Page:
Fieldhouse Pirates make developmental strides in first CPBL season

Photo: Alexis Brudnicki

Photo: Alexis Brudnicki

By: Alexis Brudnicki

Canadian Baseball Networks

Being a part of the inaugural season of the Canadian Premier Baseball League last year, the Fieldhouse Pirates made the developmental strides they were looking for as their program moved forward.

“The games every weekend were extremely competitive,” said Jimmy Richardson, director of player development for the Pirates. “You see top-line arms Saturday and Sunday and when you play your midweek games; you don’t usually get to see that when you go to tournaments in the US.

“It was really good to push our guys and have them play against the best players in their own age group every weekend, rather than typically in the past just playing one or two competitive games a month and then playing some of the lesser-quality teams. It was great to push the development of our guys.”

To follow up the first year of the circuit, Fieldhouse decided to implement some changes in their off-season training regimen, knowing now what they will be facing at home throughout the summer months and building on that calibre of competition to take into tournaments elsewhere as well.

“We changed our winter training a little bit this year,” Richardson said. “We had more skill-based practices rather than team-based. All of our guys will work out in their primary positions for the most part, and we can really drill in and get down to work on some of the intricate skills that they need to showcase on the field during a game, that are going to take them to the next level.

“We’ve really drilled down with our pitchers this winter, added Driveline to our program, so our pitchers have been working hard every week. Guys are just getting back into throwing right now but we’ve been lifting heavy for the last two months since we got home from the fall trip, and now we’re kind of back full-on with baseball activity…We are going to start practicing outside hopefully in April. We don’t do any spring trips [down south] so our first games will probably be the opening weekend of the CPBL, during the pre-season tournament.”

The level of play that the CPBL produced in its first season not only improved the drive of the Pirates players on the field last year, but also provided motivation for many of them as they’ve continued their progression throughout the winter months.

“The big thing after going through the league schedule one time is the guys understanding that if you don’t show up to play every weekend, you’re going to get run over,” the program’s director of player development said. “That starts with your training in the winter time. You can’t just go through the motions October to April and hope to go out on the field and compete with the teams that we’re playing against because it’s not going to happen.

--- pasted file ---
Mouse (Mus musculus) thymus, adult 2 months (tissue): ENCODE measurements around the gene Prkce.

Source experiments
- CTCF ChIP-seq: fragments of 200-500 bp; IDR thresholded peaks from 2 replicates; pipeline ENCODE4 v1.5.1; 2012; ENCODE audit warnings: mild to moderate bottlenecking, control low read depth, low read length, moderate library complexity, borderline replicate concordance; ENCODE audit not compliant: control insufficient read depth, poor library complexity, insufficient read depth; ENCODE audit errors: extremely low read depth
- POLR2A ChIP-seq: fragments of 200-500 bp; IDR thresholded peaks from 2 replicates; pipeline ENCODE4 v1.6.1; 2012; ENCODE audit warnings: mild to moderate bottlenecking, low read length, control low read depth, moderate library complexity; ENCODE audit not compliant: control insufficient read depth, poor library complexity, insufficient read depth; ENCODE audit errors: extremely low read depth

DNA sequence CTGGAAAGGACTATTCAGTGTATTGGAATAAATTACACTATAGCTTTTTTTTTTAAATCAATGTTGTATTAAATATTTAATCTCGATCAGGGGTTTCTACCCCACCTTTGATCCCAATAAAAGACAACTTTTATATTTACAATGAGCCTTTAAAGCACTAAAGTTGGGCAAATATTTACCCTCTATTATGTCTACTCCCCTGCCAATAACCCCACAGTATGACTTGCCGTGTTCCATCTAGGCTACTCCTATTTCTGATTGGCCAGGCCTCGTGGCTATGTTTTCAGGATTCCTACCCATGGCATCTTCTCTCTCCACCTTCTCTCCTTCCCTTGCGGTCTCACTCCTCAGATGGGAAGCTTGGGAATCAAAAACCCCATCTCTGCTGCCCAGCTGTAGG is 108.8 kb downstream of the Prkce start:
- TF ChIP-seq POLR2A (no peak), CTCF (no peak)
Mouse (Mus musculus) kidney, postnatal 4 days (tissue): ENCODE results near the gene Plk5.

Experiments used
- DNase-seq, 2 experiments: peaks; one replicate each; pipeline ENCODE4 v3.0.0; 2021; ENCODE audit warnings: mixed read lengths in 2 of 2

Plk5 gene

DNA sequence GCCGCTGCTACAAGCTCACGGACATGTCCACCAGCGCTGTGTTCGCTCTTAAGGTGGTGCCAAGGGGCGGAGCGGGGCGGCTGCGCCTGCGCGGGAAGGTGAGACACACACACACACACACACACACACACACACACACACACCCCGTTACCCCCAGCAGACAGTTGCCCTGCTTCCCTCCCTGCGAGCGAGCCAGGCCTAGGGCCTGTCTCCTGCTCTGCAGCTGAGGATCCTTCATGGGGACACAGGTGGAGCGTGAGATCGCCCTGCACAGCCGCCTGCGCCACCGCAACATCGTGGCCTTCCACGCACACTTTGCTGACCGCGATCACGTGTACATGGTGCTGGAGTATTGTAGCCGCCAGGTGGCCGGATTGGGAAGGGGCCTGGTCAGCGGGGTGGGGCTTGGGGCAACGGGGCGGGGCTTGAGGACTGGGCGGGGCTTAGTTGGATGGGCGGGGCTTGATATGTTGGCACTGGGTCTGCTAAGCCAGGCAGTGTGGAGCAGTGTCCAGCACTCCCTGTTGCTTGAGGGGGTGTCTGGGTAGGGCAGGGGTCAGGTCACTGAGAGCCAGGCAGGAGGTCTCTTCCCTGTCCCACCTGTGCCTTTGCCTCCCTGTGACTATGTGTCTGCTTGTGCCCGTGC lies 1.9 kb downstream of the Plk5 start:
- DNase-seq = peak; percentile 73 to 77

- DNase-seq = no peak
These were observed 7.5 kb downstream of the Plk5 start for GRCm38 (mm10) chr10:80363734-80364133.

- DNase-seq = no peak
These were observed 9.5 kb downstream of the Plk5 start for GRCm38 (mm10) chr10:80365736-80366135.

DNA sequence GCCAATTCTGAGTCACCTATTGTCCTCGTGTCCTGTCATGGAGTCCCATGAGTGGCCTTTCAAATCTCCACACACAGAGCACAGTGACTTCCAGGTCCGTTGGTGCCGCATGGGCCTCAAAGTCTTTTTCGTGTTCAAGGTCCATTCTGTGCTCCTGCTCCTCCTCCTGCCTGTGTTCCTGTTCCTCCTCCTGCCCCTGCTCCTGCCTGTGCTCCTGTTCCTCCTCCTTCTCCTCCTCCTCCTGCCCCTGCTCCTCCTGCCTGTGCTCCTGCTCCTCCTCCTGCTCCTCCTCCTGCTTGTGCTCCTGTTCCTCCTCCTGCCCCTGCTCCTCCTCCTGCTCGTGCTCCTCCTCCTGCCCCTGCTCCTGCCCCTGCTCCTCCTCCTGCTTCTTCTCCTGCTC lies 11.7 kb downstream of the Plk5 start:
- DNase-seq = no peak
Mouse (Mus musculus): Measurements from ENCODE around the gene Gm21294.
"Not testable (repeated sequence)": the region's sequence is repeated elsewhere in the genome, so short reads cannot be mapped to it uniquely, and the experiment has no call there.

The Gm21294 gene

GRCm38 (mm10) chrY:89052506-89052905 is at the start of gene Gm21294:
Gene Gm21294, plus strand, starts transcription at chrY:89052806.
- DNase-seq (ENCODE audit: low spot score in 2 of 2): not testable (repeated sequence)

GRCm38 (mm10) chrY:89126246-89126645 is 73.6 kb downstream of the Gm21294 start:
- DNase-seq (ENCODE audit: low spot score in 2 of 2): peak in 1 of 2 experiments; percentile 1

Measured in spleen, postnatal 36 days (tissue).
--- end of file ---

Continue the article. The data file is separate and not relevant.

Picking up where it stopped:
“So our guys have been a lot more hungry this year. We see them in here, and the competition level within our own training has increased because guys know that they have to bring it every day, and if they want to compete with the [Ontario Blue] Jays and Great Lake [Canadians] and the [Toronto] Mets, they’ve got to be ready to play every single time we step on the field.”

A number of the Pirates players have already solidified spots down south for the fall, where they can continue to play the game they love as they pursue post-secondary education, which is not only exciting for the program but also provides some relief to the players, who can now just go out and enjoy their final CPBL seasons.

“It’s really important for the guys,” Richardson said. “It takes a lot of the stress out of it for them, not having to go through the spring without knowing where they’re going, having the pressure to perform all the time, whether we’re going to tournaments or playing here, if college coaches are coming to watch them.

“Now they can just focus in on refining their skills and getting ready to play once they get to school in August, the pressure…is lifted off their shoulders a little bit. So the biggest benefit is for the players, they’re the ones who put the work in, and they earned it. It’s good for them to have the results and get it sealed up early and now they can just focus on getting better.”

Securing spots for when the CPBL season comes to an end, the Pirates are sending Austin Skellhorn to Galveston College in Texas, Ryan Cuthbert to Iowa Lakes Community College, Harris Voyatzis and Caleb Feurstake to Mineral Area College in Park Hills, Missouri, Dante Federico and Jordan Stamp to Labette Community College in Parsons, Kansas, and Riley Perks to Crowder College in Neosho, Missouri. 

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Alexis Brudnicki

Baseball has been a part of Alexis' life since her parents took her brother to sign up for Eager Beaver Baseball in London. Alexis wanted to play and asked to sign up, too. Alexis played ball until the boys were all twice her size and then switched to competitive fastball. Her first job was as an umpire for rookies with the EBBA and since then Alexis has completed her education with an undergraduate degree from the University of Western Ontario and graduate studies in Sports Journalism at Centennial College